How Are Mutual Fund Investments Taxed?

It is crucial to be familiar with the tax treatment of mutual funds if you are interested in investing.

Capital gain or profits from mutual fund investments are subjected to income tax because they are income from your investments. The taxation of mutual funds is very simple and can be applied to your investments based upon two factors. The first is the type and tenure of the mutual fund scheme that you have invested in.

To calculate taxes on mutual fund gains, mutual investment can be divided into two types depending on which assets they invest in. Mutual funds which invest at least 65% of their assets are called Equity Oriented Schemes. Schemes that allocate less than 65% to equities, are called Non-Equity Oriented Schemes.

Mutual funds tax also depends upon the holding period, i.e. how long you have invested in the fund prior to selling it off. The definition of holding time is different for equity-oriented and non-equity schemes. In the case of equity-oriented schemes, a holding period of at least one year is considered long-term. A holding period shorter than one year is considered short-term. Non-equity-oriented plans, however, a holding period of three years or more is considered long-term. Otherwise, it is considered short-term.

Capital gain in mutual funds is calculated using the Net Asset Value or NAV. This is the difference between purchase date NAV or sale date NAV. The type of investment and the holding period will determine the amount of tax that must be paid at redemption.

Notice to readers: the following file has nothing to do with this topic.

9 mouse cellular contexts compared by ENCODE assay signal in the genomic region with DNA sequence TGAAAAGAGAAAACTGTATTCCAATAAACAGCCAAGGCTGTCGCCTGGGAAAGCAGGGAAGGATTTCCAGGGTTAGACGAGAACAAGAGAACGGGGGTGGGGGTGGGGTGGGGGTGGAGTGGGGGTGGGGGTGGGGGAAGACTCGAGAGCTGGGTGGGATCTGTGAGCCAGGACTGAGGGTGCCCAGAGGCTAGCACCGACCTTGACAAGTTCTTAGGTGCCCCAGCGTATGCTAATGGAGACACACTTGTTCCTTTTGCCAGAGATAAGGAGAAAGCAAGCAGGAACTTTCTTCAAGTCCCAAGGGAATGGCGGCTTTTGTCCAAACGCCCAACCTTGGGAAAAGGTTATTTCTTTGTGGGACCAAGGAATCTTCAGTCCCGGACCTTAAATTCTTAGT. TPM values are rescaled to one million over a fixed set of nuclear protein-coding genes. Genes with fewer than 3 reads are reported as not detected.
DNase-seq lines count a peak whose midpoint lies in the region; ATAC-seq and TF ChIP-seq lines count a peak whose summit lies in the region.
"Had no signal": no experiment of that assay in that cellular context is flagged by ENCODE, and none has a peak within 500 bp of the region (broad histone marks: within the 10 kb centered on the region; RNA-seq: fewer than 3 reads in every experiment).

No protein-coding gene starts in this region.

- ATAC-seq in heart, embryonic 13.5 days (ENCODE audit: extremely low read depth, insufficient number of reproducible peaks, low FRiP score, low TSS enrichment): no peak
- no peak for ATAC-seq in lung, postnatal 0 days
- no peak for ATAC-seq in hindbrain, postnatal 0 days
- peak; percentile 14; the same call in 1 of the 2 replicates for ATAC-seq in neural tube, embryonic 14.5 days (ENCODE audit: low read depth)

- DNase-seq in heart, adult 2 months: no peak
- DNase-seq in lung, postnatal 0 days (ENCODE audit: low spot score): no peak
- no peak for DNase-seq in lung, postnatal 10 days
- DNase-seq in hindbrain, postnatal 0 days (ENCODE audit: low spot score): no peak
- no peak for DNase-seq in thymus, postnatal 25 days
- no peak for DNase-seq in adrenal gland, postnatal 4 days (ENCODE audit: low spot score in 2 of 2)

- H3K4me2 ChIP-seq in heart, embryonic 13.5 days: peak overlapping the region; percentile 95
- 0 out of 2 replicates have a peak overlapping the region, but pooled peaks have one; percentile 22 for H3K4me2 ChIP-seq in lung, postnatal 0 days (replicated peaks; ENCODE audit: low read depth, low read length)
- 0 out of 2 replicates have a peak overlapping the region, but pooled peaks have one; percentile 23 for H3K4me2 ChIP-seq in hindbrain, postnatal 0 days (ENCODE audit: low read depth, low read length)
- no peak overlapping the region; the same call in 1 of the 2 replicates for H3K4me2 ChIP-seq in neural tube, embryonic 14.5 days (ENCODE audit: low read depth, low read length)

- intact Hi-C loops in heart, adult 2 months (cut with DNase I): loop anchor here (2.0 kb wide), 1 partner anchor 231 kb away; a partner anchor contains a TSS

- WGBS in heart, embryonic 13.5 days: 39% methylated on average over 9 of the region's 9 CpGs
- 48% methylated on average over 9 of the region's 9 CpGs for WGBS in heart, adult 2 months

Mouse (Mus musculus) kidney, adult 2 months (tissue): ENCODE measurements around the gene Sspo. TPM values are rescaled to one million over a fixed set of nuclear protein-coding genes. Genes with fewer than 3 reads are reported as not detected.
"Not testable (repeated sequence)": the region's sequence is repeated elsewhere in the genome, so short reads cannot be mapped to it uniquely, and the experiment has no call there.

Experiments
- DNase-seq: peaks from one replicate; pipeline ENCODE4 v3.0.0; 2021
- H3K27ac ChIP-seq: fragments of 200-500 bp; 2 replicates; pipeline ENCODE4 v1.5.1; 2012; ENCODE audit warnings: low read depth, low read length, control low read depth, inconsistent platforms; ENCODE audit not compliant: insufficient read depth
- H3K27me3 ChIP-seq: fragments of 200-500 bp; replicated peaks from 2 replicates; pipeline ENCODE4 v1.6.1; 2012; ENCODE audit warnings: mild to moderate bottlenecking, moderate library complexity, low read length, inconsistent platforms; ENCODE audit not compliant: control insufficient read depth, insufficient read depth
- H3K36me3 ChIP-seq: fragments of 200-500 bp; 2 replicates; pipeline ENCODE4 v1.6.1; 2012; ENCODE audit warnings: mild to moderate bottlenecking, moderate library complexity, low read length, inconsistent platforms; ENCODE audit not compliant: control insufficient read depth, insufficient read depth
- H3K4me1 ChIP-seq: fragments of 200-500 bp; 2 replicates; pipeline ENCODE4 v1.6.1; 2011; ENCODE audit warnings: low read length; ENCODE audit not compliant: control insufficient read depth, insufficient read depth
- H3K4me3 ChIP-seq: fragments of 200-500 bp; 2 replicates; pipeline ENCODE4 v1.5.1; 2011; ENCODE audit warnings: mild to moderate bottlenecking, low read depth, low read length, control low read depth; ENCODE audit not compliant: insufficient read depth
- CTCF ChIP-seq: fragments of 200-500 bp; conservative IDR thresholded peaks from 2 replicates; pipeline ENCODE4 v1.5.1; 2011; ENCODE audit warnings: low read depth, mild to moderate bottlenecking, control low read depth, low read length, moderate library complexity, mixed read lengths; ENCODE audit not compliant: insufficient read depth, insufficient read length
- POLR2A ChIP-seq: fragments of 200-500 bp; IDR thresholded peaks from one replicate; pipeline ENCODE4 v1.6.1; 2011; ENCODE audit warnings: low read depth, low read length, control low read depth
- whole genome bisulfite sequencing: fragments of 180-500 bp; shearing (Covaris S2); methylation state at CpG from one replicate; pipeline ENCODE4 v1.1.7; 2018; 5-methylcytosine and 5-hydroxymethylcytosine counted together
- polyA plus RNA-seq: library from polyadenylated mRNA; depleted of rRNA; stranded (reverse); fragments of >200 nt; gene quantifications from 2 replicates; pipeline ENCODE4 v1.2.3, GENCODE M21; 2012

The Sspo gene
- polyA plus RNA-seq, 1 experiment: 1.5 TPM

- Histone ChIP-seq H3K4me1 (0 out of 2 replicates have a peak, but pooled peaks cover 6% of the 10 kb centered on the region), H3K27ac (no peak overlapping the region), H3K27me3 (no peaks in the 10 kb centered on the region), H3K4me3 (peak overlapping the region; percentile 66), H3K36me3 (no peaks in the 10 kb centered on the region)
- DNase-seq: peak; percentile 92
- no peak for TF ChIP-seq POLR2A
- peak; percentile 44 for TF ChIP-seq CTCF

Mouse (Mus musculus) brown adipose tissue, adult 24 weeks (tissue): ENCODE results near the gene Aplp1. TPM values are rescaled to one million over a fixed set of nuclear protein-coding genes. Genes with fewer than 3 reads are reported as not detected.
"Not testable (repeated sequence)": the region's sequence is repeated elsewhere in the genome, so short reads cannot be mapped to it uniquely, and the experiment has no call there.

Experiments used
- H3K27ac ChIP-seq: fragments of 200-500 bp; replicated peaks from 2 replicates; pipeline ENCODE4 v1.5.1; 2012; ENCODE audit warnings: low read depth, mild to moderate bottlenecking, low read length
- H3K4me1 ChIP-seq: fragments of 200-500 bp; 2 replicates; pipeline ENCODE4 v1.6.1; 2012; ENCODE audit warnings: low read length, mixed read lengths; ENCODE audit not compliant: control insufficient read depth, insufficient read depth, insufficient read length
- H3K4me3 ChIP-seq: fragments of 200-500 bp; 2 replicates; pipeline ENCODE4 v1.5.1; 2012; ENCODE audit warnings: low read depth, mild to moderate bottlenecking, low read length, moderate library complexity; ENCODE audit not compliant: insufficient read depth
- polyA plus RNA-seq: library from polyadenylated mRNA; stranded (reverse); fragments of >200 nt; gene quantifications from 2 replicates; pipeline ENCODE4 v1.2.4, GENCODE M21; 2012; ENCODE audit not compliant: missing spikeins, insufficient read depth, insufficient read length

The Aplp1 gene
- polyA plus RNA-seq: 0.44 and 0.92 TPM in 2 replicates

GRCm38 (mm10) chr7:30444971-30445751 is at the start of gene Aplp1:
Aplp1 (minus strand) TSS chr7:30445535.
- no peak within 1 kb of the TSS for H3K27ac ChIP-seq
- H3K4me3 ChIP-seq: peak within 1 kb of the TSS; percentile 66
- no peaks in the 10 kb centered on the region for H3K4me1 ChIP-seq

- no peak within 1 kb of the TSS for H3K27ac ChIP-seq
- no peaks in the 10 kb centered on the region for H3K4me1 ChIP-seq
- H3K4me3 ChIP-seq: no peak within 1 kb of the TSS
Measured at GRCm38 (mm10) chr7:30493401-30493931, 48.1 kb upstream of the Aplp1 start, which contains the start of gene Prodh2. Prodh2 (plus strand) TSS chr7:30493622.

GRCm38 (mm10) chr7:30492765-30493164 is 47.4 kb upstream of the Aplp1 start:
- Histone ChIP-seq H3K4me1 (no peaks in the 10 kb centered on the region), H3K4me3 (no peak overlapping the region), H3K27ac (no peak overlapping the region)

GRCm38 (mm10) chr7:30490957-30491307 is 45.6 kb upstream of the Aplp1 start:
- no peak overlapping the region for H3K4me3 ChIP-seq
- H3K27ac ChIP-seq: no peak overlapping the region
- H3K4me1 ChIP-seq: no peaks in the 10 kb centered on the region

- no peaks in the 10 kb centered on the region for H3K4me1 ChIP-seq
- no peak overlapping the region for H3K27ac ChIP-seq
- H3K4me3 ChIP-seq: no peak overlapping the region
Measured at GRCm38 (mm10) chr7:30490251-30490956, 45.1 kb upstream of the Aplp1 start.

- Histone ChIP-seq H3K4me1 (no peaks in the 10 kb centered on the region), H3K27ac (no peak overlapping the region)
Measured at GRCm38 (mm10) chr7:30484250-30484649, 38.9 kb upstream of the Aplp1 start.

If you sell your equity-oriented scheme (EOS), a 10% Long-Term Capital Gains Tax is applied. This means that schemes with >=65% equity allocation will be subject to 10% LTCG tax. Equity funds are subject to LTCG tax at 10% if their cumulative capital gain exceeds INR 15,000 in a given financial year. When setting financial goals, keep in mind that your gains are tax-free for up to INR 15,000 Your investments that are held for less than one year in EOS will be subject to a 15% capital gains tax if they are sold within one year of their purchase.

Non-equity Schemes (NES), i.e. schemes with 65% allocations to equities, attract LTCG Tax of 20% after indexation (adjustment in inflation). To account for inflation-related increases in NAV, the purchase price is adjusted upwards. Capital gains are also taken into consideration. If you are able to sell your investments in less than 3 years, short-term capital gains tax will apply. The rate would be the same for the highest income tax bracket applicable to the investor.